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Espen SorlieEspen “sh4wshank” Sørlie is a full time online tournament player and an instructor on the poker training site Run It Once (Phil Galfond’s new training site). He began playing poker seriously in June 2011, turned professional in January 2012 and has over $1 million in cashes plus experience in several WSOP live tournaments. He now plays in some of the highest buyin tournaments online, and has won a $108 tournament on Ongame for a massive $21,500 along with many, many other cashes. He is known for his acute understanding of the mathematics involved in tournament decisions.

He kindly agreed to an interview with us which you can read here!

Can you tell us a bit about yourself? How you got into poker, what games you play now, and your journey between those two stages?

I started playing poker with my childhood friends. I played loads of home games with my classmates from I was about 14 I think. Mostly cash games since we could play for as long as we wanted and it was too hard to get enough players to have a proper tournament with a big prize pool. My family moved to a new place and I started in a new school when I was about 16. I made friends there pretty quickly and even though they had played some poker before I came I feel like I sort of reintroduced it to them and we all got very hooked. We started playing online a bit and I had great success at the start. I was underaged to begin with, but opened an account on my own the day I turned 18. I treated it as just a way to make money to get through school, so I didn’t have to get a job. It worked out quite well, but I never really thought I would go pro or anything. I enjoyed playing whatever I felt like; I once played a $322 or $500 FTOPS because I felt like it, even though it was much higher than I’d ever played before. Another time I played whitelime from 2M2MM (2 Months 2 Million) at $5/$10 PLO Heads Up despite knowing nothing about PLO! I ended up playing 3 hands and winning $100 so I ran!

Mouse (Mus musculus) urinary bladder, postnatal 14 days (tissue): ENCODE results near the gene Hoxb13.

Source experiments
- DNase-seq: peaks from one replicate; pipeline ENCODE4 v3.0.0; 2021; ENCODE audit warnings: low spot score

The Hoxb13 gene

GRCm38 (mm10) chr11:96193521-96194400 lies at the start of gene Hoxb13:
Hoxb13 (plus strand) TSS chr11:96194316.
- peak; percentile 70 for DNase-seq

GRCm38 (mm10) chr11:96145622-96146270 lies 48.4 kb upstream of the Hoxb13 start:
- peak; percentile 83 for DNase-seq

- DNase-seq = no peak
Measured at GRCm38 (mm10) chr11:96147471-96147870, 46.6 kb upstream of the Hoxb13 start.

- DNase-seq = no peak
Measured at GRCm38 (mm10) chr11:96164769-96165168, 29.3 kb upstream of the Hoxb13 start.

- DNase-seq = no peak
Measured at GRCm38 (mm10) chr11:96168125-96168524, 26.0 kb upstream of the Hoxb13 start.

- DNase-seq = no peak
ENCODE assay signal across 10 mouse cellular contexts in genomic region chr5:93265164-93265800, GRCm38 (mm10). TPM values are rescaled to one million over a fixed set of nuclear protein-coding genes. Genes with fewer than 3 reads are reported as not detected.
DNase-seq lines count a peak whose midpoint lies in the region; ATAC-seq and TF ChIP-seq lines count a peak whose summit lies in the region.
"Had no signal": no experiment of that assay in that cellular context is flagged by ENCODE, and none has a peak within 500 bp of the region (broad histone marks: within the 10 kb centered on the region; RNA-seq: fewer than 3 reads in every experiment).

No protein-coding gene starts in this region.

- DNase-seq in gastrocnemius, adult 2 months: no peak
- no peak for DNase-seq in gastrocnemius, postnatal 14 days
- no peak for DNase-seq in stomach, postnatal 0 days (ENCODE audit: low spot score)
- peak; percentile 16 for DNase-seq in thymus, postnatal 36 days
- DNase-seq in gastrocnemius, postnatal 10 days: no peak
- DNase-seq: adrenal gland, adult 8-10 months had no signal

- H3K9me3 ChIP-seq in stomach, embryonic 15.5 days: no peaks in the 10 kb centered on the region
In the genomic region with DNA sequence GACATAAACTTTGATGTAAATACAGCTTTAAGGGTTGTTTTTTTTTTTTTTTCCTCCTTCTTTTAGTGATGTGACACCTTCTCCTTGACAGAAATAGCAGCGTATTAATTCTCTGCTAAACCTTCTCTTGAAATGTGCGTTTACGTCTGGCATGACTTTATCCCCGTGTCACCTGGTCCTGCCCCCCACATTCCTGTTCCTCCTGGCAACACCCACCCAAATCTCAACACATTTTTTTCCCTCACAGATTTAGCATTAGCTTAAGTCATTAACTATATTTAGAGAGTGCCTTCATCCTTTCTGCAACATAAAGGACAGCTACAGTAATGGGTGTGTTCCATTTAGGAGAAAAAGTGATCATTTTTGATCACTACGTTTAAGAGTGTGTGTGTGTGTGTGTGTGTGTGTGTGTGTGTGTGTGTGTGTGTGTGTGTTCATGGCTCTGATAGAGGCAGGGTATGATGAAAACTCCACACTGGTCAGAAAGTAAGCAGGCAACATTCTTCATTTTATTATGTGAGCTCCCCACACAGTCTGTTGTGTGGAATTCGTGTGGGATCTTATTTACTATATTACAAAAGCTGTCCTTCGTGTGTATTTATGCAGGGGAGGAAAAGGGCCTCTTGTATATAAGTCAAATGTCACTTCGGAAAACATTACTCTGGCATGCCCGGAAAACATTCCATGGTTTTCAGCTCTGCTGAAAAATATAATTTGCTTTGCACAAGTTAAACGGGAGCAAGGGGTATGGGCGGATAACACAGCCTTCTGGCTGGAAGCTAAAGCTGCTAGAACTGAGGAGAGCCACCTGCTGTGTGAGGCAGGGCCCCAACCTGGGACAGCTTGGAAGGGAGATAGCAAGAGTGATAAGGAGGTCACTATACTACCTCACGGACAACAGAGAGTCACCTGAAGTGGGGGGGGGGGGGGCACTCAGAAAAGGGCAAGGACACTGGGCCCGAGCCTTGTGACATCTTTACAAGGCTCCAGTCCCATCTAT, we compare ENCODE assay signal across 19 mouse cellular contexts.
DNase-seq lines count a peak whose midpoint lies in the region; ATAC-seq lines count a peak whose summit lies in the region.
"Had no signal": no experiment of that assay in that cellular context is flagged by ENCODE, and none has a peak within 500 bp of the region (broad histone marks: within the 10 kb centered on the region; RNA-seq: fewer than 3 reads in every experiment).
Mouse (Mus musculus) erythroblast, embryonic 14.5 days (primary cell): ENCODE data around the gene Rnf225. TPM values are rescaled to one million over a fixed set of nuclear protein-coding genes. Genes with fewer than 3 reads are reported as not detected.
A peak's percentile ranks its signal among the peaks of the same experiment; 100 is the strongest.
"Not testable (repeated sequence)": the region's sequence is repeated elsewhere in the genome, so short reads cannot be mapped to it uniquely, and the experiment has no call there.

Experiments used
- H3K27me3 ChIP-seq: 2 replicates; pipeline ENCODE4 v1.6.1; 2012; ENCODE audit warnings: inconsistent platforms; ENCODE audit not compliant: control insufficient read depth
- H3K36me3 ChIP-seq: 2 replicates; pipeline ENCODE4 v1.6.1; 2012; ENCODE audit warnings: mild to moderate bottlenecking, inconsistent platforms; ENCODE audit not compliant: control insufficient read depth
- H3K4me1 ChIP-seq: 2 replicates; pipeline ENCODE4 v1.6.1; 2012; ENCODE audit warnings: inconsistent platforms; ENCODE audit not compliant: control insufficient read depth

Espen v whiteline

When I moved out and started studying I didn’t take poker seriously at all at the start, until one summer when I was told to get a summer job. I thought that sounds boring, I can just take poker seriously again for the summer and make some from that. The only problem was I didn’t have any money to start up with then, so I contacted Jono (GAWA9). After getting backed I really boomed. I made so much more than I had before, mainly because I was given some structure about what MTTs (tournaments) to play and how to approach the game. I still studied but now that I earned so much I didn’t take school very seriously. I played a lot and only studied a bit on the side. When I failed 2 out of 4 exams that winter I decided to drop out and go full time. I only had about $60,000 in winnings at that point, and most of it was when being backed (so I had to give up a cut of my profit) so it was a pretty ballsy decision to go for it but I was pretty confident I would be able to put in more hours and be very disciplined about it to make it work out.

Today, I’ve played full time for 15 months or so. I play with my own bankroll now; mainly midstakes MTTs, with the occasional high stakes tournament and Sunday major (such as the Sunday Million at Pokerstars) depending on my online roll at the time.

It was big news when you won your two Triple Crowns in 10 days – can you tell us what you won and how it felt?

I had only just heard about “Triple Crowns” at that point actually. (To win a “Triple Crown”, you must 3 MTTs with a prizepool of at least $10,000, at least 100 players in each, over 3 different sites, all in the space of just 7 days)